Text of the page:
We’re all aware that we use our smartphones a lot, but the numbers behind that observation never fail to impress. According to one industry analysis published last year, the average smartphone user has 30 apps on their device and uses 9 on a daily basis. Another study found those users are on their apps an average of 2 hours, 30 minutes a day. 

A University of Oxford academic paper out yesterday had some disturbing findings about what can happen to all the data you create when you use those apps. Researchers looked at 959,000 apps on the US and UK Google Play stores and found:

  • 90.4% of apps host computer code for at least one third-party tracking company. 
  • The median app had 10 third-party trackers.
  • 17.9% had code for more than 20 third-party trackers.
  • (Third party tracking allows companies other than the app developer to access data from app’s usage. What data is sent along depends on everything from your privacy settings to corporate policy at the app developer or Google.)
  • News apps, games and apps targeting children had some of the highest numbers of links to third party tracking companies. 

So which companies can access all or some of your app-created data? Well since we’re talking about Google’s App Store, no surprise that it has the highest penetration at +88% of all apps. Facebook came in second at 43%. The next 4 were: Twitter (34%), Verizon (26%), Microsoft (23%), and Amazon (18%). Naturally, Google claims there’s nothing bad going on (link at the end of this section).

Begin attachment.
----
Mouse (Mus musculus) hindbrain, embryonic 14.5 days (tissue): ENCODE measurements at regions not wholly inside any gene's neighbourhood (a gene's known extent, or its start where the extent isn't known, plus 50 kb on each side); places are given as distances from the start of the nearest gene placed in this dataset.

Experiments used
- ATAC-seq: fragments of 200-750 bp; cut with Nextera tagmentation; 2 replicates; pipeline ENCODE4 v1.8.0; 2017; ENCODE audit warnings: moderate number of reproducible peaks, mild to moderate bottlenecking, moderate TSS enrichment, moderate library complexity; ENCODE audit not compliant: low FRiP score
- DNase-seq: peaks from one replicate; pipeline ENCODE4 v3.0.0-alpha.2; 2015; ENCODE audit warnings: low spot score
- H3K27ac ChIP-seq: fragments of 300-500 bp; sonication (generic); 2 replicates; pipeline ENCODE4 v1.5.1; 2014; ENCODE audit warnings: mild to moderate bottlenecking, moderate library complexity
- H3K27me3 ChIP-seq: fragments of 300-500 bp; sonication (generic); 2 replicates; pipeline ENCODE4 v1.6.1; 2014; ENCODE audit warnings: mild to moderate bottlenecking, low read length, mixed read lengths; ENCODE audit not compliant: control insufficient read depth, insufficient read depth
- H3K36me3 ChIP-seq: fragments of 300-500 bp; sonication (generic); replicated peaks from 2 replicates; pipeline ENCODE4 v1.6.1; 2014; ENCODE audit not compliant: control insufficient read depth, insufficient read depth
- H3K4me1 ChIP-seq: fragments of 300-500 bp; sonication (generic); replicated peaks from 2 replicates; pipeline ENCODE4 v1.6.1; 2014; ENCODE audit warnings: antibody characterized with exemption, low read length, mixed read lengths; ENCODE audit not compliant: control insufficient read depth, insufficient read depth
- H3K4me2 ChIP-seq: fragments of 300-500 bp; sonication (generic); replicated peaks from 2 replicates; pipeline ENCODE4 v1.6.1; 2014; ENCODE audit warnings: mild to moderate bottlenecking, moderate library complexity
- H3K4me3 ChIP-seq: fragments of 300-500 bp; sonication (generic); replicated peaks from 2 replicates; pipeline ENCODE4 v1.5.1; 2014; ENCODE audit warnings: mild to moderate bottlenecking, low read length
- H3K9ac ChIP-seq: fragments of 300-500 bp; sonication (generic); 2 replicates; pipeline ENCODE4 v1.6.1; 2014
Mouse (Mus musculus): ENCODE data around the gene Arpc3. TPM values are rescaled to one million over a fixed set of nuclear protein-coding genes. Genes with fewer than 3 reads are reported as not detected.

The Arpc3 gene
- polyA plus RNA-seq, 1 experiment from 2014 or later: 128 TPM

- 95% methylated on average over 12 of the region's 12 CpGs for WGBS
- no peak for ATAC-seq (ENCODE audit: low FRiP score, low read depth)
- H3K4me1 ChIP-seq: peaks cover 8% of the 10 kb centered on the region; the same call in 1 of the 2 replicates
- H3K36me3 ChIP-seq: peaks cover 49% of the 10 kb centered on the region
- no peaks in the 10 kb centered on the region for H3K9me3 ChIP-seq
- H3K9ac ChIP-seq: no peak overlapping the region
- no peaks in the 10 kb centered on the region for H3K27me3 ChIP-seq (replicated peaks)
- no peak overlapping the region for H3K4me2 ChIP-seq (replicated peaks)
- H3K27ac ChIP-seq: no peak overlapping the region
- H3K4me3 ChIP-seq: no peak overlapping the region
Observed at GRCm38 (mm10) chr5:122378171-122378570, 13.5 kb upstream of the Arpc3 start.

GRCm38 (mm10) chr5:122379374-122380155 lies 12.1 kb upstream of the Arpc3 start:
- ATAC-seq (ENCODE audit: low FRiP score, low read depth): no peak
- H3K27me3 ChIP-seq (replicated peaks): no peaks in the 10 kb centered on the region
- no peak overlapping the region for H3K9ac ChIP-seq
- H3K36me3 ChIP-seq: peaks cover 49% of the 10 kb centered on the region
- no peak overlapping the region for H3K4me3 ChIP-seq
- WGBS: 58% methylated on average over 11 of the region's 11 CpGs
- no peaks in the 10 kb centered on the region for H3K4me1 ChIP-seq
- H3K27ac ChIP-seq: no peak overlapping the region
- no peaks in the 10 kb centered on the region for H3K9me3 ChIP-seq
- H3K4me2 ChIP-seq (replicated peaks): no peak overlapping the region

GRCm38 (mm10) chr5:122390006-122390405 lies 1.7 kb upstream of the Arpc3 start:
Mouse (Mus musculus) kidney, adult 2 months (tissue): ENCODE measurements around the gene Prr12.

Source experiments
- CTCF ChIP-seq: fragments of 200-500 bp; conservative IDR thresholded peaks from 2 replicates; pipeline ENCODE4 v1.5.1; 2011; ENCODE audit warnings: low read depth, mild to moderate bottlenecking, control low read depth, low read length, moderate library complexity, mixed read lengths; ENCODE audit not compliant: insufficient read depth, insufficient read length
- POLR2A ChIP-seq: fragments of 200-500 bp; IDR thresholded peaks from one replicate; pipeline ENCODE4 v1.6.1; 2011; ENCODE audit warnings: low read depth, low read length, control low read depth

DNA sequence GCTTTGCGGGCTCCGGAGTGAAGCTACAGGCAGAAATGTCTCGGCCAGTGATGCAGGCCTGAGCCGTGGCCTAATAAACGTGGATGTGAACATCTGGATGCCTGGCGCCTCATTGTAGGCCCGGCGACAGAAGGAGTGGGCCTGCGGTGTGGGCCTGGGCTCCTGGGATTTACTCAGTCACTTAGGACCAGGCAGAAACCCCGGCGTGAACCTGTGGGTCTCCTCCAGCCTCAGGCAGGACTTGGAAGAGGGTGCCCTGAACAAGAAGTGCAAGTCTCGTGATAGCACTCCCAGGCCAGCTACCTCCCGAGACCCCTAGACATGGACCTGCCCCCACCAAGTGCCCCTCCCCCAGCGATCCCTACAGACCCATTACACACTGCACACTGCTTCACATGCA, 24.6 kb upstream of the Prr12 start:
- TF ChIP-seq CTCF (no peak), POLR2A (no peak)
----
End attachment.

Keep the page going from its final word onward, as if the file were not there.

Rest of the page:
Since we know regulators are keen readers of this sort of academic work, the paper’s conclusions on that front are worth a mention:

  • They recommend full audits of mobile app stores to assure data privacy compliance. Just looking at Facebook’s app, for example, may not give a full picture of all the information that company can glean once you include third-party data gathering. 
  • Tracking software is transnational (100,000 apps in the study sent data to more than one jurisdiction) so regulating third party data usage requires international cooperation. 
  • The global smartphone ecosystem is complex, with users, manufacturers, cell service providers, app developers and third party tracking companies all in the mix. Effective regulation will need all these parties’ cooperation and compliance. 

Bottom line: this story didn’t get a lot of press today, but it is a good case study in how difficult a challenge it will be to regulate technology like smartphone data gathering. 

Link to the study:

And to an article about it:

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Smartphone use